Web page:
Coronary Angioplasty

What is angioplasty used for?

Coronary angioplasty (AN-jee-o-plas-tee), also called percutaneous coronary intervention, is a procedure used to open clogged heart arteries. Angioplasty involves temporarily inserting and inflating a tiny balloon where your artery is clogged to help widen the artery.

What is a stent in the heart?

Help keep coronary arteries open and reduce the chance of a heart attack. A stent is inserted into the clogged artery with a balloon catheter. The balloon is inflated and the stent expands and locks in place. This holds the artery open and allows blood to flow more freely.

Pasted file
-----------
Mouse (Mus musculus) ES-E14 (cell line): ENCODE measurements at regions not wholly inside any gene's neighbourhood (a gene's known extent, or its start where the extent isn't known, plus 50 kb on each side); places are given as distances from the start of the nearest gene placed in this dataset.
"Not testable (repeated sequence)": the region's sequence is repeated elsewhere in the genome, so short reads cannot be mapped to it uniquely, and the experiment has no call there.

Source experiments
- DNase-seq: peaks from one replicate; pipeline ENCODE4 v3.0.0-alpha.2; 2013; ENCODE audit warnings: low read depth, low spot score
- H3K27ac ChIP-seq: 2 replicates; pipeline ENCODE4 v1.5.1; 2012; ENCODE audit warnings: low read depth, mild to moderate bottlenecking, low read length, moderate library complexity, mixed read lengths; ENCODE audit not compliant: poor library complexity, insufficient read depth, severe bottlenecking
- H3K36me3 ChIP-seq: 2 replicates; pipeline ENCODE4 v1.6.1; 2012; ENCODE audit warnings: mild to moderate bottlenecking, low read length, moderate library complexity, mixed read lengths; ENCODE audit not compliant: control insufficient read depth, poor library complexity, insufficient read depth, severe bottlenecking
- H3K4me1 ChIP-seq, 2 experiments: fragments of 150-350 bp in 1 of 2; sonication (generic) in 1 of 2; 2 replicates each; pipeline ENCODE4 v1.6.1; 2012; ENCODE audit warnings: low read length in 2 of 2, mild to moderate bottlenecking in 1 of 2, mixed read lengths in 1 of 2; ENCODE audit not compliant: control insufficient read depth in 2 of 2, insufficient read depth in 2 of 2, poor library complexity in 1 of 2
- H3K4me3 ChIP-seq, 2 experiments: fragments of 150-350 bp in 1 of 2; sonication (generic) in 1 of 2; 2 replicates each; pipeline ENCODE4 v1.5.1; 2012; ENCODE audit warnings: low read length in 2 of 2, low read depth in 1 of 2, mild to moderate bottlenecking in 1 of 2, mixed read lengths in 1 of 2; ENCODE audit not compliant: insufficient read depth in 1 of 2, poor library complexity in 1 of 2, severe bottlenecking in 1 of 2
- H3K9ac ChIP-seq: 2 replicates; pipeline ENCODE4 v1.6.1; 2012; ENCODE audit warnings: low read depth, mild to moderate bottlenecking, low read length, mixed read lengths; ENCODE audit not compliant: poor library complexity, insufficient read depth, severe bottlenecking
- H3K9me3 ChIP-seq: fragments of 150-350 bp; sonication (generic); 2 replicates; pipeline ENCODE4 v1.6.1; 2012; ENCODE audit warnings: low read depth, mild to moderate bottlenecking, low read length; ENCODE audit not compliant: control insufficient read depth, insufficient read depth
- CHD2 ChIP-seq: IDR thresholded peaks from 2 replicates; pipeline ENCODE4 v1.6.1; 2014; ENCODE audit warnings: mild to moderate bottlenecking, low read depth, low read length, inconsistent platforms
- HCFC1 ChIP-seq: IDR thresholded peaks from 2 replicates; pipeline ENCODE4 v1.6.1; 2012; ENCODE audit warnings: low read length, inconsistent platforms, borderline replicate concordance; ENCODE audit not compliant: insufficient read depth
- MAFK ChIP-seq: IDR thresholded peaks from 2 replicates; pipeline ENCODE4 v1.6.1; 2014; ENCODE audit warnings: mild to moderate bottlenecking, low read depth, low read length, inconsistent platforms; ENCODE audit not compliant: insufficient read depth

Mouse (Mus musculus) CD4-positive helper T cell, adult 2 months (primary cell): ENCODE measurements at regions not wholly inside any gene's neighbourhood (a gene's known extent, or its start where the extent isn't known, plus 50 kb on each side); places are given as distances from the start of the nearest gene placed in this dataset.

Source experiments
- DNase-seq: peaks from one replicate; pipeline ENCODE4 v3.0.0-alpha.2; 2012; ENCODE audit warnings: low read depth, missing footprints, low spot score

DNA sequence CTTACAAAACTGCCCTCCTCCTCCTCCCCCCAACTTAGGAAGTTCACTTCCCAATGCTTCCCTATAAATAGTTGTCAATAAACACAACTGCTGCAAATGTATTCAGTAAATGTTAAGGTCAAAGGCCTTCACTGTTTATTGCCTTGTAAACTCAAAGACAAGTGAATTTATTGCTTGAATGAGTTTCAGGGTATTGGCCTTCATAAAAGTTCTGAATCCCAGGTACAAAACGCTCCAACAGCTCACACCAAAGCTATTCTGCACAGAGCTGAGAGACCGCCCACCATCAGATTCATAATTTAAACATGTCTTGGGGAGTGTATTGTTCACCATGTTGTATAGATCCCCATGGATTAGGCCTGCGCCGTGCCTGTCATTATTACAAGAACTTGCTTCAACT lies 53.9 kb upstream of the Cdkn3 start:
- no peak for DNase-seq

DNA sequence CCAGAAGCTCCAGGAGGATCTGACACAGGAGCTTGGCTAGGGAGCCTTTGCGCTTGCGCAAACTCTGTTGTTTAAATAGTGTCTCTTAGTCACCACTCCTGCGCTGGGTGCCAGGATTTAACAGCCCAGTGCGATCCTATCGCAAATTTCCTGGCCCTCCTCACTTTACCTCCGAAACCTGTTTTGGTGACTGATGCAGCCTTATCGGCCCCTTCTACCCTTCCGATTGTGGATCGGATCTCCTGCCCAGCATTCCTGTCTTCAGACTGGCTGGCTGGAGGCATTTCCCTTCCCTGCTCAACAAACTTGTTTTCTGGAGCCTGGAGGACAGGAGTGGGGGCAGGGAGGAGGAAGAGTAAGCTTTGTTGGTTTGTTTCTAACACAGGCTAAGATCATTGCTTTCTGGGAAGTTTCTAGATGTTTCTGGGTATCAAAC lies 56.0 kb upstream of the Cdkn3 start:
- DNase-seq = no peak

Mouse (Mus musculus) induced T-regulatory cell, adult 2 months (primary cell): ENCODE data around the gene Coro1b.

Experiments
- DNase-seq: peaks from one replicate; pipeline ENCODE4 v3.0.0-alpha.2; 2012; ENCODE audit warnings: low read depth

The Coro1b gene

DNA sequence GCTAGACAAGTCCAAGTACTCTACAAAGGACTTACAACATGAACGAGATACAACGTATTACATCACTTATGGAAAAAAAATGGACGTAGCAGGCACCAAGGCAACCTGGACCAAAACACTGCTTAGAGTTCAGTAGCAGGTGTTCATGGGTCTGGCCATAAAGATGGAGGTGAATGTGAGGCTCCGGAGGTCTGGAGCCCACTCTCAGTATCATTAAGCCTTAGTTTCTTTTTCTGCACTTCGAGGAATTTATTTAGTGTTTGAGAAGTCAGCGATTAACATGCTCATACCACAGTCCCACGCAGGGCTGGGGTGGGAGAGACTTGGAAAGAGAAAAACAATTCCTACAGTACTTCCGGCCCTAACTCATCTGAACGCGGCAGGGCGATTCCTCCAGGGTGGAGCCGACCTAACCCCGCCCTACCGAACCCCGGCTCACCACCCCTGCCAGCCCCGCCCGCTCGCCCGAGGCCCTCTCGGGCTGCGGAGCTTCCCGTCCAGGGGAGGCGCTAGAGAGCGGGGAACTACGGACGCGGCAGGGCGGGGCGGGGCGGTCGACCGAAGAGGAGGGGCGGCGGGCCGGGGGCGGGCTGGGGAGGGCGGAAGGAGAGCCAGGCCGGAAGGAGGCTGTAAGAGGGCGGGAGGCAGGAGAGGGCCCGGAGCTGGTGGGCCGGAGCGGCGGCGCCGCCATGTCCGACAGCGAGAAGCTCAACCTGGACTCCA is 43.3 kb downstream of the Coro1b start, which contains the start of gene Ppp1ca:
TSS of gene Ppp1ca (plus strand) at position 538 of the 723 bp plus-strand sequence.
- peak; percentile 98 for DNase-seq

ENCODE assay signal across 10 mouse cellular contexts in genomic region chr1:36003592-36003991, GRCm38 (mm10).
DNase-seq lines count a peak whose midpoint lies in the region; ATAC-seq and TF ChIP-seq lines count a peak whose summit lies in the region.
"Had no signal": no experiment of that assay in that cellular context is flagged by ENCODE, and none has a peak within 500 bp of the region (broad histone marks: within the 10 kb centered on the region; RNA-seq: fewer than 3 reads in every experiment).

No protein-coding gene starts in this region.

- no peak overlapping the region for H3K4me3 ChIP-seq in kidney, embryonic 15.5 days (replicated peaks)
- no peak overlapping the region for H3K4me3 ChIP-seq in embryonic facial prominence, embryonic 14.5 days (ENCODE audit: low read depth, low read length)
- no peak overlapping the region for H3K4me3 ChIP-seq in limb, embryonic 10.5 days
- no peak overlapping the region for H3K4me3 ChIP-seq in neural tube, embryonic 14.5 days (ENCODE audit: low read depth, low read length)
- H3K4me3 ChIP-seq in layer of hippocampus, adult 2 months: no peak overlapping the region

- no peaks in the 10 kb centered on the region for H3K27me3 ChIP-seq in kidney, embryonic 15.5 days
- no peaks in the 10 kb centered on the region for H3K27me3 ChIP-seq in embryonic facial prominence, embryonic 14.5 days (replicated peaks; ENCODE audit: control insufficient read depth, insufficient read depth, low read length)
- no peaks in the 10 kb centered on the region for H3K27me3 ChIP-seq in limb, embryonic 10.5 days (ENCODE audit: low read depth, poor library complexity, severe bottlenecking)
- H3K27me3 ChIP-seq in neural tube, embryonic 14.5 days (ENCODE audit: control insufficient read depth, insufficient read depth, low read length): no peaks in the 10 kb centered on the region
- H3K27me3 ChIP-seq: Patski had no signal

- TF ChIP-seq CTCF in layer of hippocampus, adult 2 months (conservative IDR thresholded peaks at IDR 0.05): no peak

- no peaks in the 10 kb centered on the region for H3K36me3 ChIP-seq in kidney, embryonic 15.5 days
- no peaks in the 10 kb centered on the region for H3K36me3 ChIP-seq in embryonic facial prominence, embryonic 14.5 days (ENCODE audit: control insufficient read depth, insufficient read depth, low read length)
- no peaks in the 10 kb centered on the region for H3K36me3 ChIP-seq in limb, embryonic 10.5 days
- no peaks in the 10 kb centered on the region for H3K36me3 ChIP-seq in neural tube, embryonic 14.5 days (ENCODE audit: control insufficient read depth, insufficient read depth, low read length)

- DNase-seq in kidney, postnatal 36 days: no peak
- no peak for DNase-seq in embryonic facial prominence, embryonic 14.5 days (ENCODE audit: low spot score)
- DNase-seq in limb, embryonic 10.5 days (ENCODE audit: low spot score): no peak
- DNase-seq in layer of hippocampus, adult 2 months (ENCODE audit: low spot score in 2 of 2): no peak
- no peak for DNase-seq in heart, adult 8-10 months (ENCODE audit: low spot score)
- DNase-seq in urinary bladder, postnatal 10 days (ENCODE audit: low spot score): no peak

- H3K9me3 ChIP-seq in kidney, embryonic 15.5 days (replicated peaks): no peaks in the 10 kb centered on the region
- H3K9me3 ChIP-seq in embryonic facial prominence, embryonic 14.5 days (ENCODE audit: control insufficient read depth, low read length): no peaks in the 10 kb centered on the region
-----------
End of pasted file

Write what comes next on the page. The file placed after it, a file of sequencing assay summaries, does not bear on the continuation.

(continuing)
What is the difference between a stent and angioplasty?

The balloon helps to widen your blood vessel and improve blood flow. After widening the vessel with angioplasty, your vascular surgeon sometimes inserts a stent depending upon the circumstances. Stents are tiny metal mesh tubes that support your artery walls to keep your vessels wide open.

What is the angioplasty procedure?

Balloon angioplasty. During this procedure, a specially designed catheter with a small balloon tip is guided to the point of narrowing in the artery. Once in place, the balloon is inflated to compress plaque against the artery wall and stretch the artery open to increase blood flow to the heart.

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